Which Jacket Are You Wearing?

Walter Albritton



Envy takes over now and then. Usually it’s when I see a man wearing a jacket that would look good on me. But so far, envy has not persuaded me to replace my old blue jacket with a fancy new one. With a label inside that says “Members Only,” Old Blue has served me well in wintertime for 25 years. I have three other old jackets, but Old Blue is my favorite. It’s so comfortable I guess I’ll wear it to the finish line. 

More important than which jacket I’ll wear in cool weather is what clothing I will choose to wear spiritually. Clothes are a significant metaphor in the Bible, from Genesis to Revelation. In Genesis it is God who makes garments of skin to “clothe” Adam and Eve after their disobedience in the Garden of Eden. In Revelation, John says the bride of Christ — the church — will be clothed in fine linen for the wedding supper of the Lamb. 

As a sign of mourning and self-humiliation, the Israelites tore their clothes and put on sackcloth. After a season of grief, they would “change their clothes,” as David did after mourning the death of the son he had fathered with Bathsheba. In one of his Psalms, David praised the Lord for turning “my wailing into dancing; you removed my sackcloth and clothed me with joy.” David often used the word “clothing” in his Psalms. He saw the hills clothed with gladness, the priests clothed in righteousness, God clothed in “splendor and majesty” and his enemies clothed in shame and disgrace. 

In the New Testament, Paul and Peter both urge Christians to “clothe” themselves with humility and other virtues which please God. I try to let my Old Blue jacket remind me to “put on” my humility jacket every day. My worst days are those when I discover I am wearing my arrogance jacket. I know I am wearing it when I insist that my way is the right way, ignore counsel I should have embraced, brag about something I have done or fail to listen to reasonable criticism. It is the jacket that convinces me that “it’s all about me.”

Satan uses arrogance to ruin some of us, especially pastors. While Jesus makes it clear that his followers are not to “lord it over others,” we pastors sometimes forget that we are sent to serve, not to be served by others. We please God when we live as servants of Jesus, humbly putting the needs of others above our own. When I was ordained, the bishop laid his hands on my head and said, “Take thou authority to preach the word and administer the sacraments.” He didn’t say, “Make sure your church provides you with a special parking place.” The authority of which the bishop spoke was that of shepherding God’s people.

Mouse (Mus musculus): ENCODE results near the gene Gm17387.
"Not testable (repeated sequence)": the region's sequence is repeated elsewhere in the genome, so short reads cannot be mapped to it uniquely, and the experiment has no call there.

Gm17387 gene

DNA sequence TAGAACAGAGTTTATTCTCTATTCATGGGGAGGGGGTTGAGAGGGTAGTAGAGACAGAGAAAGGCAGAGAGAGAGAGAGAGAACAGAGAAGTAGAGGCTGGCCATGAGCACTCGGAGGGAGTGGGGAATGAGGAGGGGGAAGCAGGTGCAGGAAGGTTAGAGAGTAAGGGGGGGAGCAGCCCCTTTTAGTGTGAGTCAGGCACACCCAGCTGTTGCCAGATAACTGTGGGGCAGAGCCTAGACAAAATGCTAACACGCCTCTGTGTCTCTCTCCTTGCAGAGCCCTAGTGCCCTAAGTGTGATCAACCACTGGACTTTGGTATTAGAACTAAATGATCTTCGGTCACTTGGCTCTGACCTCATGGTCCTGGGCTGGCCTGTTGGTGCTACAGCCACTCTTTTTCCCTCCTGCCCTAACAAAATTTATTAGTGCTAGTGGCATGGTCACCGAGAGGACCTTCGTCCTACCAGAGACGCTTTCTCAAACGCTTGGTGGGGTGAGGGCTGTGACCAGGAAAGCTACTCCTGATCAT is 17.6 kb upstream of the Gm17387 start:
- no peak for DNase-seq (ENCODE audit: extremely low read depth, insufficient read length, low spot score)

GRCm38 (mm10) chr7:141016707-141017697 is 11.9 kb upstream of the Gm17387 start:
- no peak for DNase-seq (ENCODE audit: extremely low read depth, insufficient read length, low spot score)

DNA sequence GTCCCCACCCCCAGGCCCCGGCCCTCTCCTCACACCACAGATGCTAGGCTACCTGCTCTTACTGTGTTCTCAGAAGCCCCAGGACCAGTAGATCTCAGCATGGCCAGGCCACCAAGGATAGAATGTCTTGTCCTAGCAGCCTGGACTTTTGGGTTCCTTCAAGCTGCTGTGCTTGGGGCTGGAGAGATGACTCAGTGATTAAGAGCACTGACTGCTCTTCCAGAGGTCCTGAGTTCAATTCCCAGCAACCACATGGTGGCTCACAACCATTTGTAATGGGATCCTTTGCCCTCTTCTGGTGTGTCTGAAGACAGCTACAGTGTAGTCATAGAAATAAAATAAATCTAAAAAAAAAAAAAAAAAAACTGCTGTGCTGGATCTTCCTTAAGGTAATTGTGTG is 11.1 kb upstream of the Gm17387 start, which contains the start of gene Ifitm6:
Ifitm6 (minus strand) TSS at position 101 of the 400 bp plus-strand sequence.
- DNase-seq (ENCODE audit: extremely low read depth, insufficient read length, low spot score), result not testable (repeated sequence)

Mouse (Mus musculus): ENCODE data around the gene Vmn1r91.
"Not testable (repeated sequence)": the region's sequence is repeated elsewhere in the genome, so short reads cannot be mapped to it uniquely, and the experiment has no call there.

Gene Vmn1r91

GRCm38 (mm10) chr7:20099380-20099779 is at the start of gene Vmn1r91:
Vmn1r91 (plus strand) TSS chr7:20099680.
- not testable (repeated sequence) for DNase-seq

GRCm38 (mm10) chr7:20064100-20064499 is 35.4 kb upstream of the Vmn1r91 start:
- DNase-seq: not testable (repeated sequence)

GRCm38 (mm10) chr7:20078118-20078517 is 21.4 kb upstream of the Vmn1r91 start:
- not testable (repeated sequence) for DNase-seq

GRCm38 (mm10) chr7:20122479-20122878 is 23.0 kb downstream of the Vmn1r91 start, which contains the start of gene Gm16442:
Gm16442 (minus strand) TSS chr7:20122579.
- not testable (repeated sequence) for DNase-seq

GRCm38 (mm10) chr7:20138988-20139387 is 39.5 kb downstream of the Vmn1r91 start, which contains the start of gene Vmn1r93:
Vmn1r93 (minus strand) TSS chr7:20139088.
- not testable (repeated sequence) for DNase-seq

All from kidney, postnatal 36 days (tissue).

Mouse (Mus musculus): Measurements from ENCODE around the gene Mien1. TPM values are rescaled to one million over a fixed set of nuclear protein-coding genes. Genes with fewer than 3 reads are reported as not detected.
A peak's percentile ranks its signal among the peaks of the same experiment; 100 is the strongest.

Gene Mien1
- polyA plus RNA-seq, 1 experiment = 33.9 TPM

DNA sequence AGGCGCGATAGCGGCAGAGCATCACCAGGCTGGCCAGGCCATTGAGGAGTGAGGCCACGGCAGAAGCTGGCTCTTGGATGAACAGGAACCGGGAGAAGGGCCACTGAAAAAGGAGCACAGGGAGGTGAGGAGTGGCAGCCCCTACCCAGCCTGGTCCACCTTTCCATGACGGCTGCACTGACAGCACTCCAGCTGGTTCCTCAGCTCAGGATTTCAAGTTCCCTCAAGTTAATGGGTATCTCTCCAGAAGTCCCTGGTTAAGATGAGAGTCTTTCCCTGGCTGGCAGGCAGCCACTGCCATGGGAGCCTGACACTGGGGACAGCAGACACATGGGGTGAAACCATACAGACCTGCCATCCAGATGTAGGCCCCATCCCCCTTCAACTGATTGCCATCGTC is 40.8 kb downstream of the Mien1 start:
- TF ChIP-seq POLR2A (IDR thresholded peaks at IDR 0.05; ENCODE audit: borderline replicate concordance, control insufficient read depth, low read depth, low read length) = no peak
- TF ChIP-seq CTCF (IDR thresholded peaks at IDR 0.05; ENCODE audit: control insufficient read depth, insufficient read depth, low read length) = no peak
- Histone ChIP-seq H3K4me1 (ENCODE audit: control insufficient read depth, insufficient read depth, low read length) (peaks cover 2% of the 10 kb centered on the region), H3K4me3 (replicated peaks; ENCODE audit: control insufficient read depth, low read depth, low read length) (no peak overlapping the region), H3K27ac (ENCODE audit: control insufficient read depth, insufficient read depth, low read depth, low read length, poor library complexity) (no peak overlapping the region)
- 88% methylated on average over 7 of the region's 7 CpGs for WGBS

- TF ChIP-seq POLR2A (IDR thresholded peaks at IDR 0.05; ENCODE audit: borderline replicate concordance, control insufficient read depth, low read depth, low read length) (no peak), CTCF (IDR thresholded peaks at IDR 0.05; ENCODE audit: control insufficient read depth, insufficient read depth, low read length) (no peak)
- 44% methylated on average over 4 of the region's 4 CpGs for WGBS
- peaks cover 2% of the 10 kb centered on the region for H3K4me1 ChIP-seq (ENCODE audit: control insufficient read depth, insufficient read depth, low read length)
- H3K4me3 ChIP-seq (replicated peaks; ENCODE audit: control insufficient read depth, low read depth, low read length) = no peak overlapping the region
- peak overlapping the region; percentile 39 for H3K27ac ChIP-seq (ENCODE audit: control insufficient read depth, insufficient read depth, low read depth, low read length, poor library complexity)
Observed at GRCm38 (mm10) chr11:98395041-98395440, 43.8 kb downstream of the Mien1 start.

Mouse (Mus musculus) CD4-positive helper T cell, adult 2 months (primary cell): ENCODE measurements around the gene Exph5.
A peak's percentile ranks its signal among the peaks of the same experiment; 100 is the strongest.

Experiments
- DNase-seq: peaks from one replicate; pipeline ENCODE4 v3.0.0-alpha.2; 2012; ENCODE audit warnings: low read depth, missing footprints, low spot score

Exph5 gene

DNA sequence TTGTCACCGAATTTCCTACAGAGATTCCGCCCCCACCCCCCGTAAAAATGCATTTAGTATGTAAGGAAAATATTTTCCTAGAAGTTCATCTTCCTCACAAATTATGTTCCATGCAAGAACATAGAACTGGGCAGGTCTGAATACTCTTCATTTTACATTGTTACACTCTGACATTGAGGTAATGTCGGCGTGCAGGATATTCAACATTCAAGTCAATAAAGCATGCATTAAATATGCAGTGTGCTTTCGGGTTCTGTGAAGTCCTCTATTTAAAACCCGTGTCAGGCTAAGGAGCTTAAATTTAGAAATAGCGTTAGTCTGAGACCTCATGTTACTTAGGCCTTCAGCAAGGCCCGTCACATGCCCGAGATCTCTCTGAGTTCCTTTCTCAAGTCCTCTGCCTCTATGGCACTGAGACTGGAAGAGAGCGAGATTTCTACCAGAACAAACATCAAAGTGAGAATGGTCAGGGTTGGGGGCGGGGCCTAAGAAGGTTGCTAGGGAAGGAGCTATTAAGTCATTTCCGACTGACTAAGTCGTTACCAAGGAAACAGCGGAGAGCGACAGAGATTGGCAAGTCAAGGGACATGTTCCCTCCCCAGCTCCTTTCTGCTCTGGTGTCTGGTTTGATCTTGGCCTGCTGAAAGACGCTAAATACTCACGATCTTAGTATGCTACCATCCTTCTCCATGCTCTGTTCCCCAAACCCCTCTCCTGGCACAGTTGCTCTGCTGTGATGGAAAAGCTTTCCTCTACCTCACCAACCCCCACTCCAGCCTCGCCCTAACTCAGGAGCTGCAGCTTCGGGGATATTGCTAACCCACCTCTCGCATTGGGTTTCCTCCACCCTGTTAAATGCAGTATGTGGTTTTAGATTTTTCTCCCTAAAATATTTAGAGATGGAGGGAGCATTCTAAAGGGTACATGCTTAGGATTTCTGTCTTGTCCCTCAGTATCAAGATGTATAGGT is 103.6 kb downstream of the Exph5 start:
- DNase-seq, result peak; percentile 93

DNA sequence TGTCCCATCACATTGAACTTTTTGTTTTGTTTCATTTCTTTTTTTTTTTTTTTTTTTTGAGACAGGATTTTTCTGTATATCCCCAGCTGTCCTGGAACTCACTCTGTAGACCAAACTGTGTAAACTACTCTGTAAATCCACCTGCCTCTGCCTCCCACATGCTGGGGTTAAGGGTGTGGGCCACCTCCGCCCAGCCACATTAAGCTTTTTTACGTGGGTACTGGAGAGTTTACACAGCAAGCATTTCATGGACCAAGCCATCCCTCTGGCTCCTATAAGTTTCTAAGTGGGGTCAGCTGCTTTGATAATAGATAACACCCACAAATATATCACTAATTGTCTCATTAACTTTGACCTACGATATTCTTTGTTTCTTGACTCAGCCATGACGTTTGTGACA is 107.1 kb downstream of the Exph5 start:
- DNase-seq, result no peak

Authority can be twisted into ugly arrogance. That is not the attitude with which a Christian nor a shepherd should be clothed. If I am wise, I will leave my arrogance jacket in the closet, and without any mothballs in the pockets to protect it. When he was young, the Apostle Peter arrogantly boasted about his loyalty to Jesus. His braggadocious spirit melted into shameful cowardice when Jesus was being beaten and crucified, leaving Peter a broken man. 

Later, older and wiser, Peter would offer this counsel in his First Letter: “All of you, clothe yourselves with humility toward one another, because ‘God opposes the proud but gives grace to the humble.’” He had learned with Paul not to think of himself “more highly than he ought to think.” It is no accident that when Peter asks us to humble ourselves before God, he reminds us that the devil is prowling around, “like a roaring lion, seeking to devour us.” That’s how the devil works; he consumes us by enticing us to think too highly of ourselves. 

To defeat the devil, and resist him successfully, we must constantly refuse to throw the jacket of arrogance around our shoulders while remembering to clothe ourselves with the jacket of humility. It is the attire our Lord provides for us all, including his shepherds, and the only dress code approved for followers of Christ. 

Which jacket are you wearing today?


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